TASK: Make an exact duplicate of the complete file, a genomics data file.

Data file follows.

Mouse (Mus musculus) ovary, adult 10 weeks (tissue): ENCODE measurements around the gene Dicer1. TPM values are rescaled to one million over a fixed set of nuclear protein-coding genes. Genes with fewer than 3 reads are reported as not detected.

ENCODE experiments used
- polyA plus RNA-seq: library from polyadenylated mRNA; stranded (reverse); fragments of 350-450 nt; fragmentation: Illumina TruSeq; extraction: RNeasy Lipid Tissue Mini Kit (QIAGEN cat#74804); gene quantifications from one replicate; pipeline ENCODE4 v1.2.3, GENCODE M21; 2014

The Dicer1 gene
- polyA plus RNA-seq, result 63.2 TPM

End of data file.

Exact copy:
Mouse (Mus musculus) ovary, adult 10 weeks (tissue): ENCODE measurements around the gene Dicer1. TPM values are rescaled to one million over a fixed set of nuclear protein-coding genes. Genes with fewer than 3 reads are reported as not detected.

ENCODE experiments used
- polyA plus RNA-seq: library from polyadenylated mRNA; stranded (reverse); fragments of 350-450 nt; fragmentation: Illumina TruSeq; extraction: RNeasy Lipid Tissue Mini Kit (QIAGEN cat#74804); gene quantifications from one replicate; pipeline ENCODE4 v1.2.3, GENCODE M21; 2014

The Dicer1 gene
- polyA plus RNA-seq, result 63.2 TPM